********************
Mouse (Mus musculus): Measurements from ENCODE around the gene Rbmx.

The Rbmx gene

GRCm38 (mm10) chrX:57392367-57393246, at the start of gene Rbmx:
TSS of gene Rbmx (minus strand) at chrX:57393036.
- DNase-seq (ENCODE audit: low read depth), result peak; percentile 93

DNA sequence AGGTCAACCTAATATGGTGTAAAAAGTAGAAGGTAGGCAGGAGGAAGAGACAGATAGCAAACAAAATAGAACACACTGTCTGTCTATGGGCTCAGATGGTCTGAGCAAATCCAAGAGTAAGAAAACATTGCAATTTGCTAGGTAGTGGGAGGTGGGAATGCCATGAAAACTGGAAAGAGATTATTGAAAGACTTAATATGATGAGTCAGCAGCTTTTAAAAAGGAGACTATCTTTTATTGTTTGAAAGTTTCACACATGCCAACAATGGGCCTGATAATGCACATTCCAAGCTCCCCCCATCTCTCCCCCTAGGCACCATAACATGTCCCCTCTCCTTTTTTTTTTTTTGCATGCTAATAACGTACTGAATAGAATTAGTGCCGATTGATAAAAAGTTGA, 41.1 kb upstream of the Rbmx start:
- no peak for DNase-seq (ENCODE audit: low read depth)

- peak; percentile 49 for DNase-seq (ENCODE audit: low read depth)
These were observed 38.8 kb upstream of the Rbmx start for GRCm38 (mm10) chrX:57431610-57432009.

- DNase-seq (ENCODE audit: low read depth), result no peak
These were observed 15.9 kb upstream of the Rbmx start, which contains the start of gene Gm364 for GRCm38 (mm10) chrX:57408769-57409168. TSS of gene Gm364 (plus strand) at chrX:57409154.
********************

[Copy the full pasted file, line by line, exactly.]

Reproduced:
Mouse (Mus musculus): Measurements from ENCODE around the gene Rbmx.

The Rbmx gene

GRCm38 (mm10) chrX:57392367-57393246, at the start of gene Rbmx:
TSS of gene Rbmx (minus strand) at chrX:57393036.
- DNase-seq (ENCODE audit: low read depth), result peak; percentile 93

DNA sequence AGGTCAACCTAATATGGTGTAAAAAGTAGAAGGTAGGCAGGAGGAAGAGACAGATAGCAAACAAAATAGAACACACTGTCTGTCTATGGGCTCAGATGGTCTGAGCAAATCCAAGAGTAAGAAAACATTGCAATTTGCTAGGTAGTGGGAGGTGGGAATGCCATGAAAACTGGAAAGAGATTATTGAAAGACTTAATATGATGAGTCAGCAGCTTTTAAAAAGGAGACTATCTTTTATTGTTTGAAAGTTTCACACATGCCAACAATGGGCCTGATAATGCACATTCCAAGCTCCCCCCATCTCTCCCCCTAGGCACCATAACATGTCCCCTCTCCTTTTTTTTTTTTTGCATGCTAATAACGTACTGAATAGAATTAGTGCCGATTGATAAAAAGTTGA, 41.1 kb upstream of the Rbmx start:
- no peak for DNase-seq (ENCODE audit: low read depth)

- peak; percentile 49 for DNase-seq (ENCODE audit: low read depth)
These were observed 38.8 kb upstream of the Rbmx start for GRCm38 (mm10) chrX:57431610-57432009.

- DNase-seq (ENCODE audit: low read depth), result no peak
These were observed 15.9 kb upstream of the Rbmx start, which contains the start of gene Gm364 for GRCm38 (mm10) chrX:57408769-57409168. TSS of gene Gm364 (plus strand) at chrX:57409154.